Myanmar is China’s resource bonanza

Myanmar is China's resource bonanza
Pipeline Map

As the world media continues focusing on Rohingya refugee crisis in Myanmar, its giant neighbour China maintains its aloofness nonetheless full scale utilizing the fuel pipelines originating in the trouble torn Arakan (also known as Rakhine) province of western Burma (former name of Myanmar).

The China-Myanmar gas & crude oil pipelines, connecting Kyaukphyu port of Rakhine-lately in the media for the gory clashes between majority Buddhists and Rohingya Muslim settlers- with the Kunming city in south-western part of China started loading consignments since May 2017.

In Focus
The pipeline is designed to shift crude oil from the Middle East and Africa through Myanmar with an aim to feed the world’s second-biggest oil consuming nation. Now Beijing no longer needs to depend on the troublesome cargo shipments through South China Sea (around 5,000 km sailing) for its crude oil imports for the China National Petroleum Corporation (CNPC)-run refineries in Yunnan.

The 770 kilometre (480 mile) long China-Burma pipelines (inside Myanmar), owned and built by Beijing with the budget of USD 1.5 billion under its One Belt, One Road policy are expected to transfer around 22 million tons of crude oil annually (around 442,000 barrels a day). The pipeline is expected to shift nearly 6 per cent of China’s total imports (as per 2016 records).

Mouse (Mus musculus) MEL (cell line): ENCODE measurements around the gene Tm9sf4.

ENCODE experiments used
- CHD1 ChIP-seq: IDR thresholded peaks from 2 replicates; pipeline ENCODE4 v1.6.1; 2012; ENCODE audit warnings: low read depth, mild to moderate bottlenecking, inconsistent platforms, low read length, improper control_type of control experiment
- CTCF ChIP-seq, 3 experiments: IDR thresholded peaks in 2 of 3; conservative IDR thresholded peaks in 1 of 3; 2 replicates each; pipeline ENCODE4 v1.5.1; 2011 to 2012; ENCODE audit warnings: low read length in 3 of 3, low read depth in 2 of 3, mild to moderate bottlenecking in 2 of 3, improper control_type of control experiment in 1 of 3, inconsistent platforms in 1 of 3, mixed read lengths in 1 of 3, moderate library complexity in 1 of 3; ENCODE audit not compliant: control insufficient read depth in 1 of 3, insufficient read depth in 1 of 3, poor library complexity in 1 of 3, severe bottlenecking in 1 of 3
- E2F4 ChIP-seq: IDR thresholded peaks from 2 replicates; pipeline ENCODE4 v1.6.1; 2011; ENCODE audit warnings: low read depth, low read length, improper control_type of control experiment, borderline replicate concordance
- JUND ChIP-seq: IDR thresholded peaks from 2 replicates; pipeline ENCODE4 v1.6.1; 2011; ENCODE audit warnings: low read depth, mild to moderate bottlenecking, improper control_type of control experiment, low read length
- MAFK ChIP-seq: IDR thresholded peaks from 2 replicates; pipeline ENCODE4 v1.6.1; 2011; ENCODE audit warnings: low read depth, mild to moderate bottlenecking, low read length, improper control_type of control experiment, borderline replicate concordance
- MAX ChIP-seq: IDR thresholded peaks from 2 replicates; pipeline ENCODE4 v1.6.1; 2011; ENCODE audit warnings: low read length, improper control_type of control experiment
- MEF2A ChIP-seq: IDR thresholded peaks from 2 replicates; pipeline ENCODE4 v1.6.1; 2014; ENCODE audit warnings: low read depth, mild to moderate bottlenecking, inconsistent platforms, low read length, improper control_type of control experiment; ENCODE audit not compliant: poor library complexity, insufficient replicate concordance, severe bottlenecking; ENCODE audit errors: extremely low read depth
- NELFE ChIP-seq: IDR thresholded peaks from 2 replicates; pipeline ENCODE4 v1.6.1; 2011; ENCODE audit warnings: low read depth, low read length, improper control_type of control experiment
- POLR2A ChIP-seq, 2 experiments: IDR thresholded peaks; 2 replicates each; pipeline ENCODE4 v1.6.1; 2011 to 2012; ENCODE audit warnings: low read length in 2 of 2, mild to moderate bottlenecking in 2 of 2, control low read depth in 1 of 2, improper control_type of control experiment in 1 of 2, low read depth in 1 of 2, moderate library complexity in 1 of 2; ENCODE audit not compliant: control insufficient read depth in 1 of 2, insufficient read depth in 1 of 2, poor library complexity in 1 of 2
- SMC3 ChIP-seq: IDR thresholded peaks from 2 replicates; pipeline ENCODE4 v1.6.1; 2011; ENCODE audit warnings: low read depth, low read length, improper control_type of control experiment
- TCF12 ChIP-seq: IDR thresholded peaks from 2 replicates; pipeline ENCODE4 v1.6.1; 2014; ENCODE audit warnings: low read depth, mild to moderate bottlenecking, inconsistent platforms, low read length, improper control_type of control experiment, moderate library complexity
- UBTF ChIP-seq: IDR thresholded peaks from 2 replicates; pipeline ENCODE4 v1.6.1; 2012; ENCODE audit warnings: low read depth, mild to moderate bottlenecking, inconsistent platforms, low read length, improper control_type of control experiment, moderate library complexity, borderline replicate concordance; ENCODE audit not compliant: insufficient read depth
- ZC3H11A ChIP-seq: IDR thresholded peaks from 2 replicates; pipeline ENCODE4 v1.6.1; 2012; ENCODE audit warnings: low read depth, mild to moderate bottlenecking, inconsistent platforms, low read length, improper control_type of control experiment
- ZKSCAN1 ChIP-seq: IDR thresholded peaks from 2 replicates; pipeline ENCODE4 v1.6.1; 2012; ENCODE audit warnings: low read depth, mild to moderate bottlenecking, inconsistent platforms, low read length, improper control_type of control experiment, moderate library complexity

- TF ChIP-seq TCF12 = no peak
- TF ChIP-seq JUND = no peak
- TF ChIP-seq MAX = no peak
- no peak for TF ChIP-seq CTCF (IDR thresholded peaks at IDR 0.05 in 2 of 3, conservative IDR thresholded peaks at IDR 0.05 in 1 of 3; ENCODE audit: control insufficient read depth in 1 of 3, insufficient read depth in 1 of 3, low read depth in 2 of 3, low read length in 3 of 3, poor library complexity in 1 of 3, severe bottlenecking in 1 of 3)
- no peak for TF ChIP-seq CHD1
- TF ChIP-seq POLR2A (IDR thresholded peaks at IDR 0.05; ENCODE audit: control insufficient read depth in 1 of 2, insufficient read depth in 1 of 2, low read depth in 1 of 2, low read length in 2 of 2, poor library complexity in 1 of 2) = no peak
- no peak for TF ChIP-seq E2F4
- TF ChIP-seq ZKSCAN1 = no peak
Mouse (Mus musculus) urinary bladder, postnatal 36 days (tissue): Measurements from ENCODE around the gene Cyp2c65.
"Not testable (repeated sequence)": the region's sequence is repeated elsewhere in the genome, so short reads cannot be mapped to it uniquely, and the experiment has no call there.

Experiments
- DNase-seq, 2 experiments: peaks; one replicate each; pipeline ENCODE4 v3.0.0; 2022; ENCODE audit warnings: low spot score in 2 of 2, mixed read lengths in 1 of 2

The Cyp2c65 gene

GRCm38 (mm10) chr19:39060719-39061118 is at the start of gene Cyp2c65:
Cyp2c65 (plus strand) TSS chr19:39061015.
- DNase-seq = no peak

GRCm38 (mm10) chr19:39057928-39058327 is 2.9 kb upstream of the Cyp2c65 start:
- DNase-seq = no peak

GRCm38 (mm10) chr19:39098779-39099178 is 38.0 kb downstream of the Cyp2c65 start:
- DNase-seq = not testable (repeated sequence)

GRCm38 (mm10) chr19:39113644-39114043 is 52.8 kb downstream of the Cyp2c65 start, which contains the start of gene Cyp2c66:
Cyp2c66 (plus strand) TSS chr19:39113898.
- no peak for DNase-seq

Pipeline Map

A joint venture between China National Petroleum Corporation (CNPC) with 50.90 per cent stake and Myanmar Oil and Gas Enterprise (MOGE) with 49.1 per cent, the pipelines almost divide Myanmar. The country in desperate need of financial support can claim a road-right fee of US $13.81 million for both the pipelines annually along with a transit fee of $1 per ton of crude oil under a 30-year agreement. Moreover, Myanmar can take 2 million tons of crude oil annually from the line for its consumption.

The agreement between the two neighbouring countries to build the pipelines from the Bay of Bengal to China’s Yunnan province was signed in 2009 and subsequently the work started in the next year. The 793 km (493 mile) natural gas pipeline became operational in 2015 itself with the transmission capacity of 12 billion cubic meters annually from the Shwe offshore field.

The oil pipeline, parallel to it running across Myanmar was also scheduled to become operational in the same year, but got delayed due to political differences between the two countries and also public resistance to the project. The activists continue to protest claiming that over 20,000 indigenous people would lose their livelihoods because of acquisition of arable land for the project.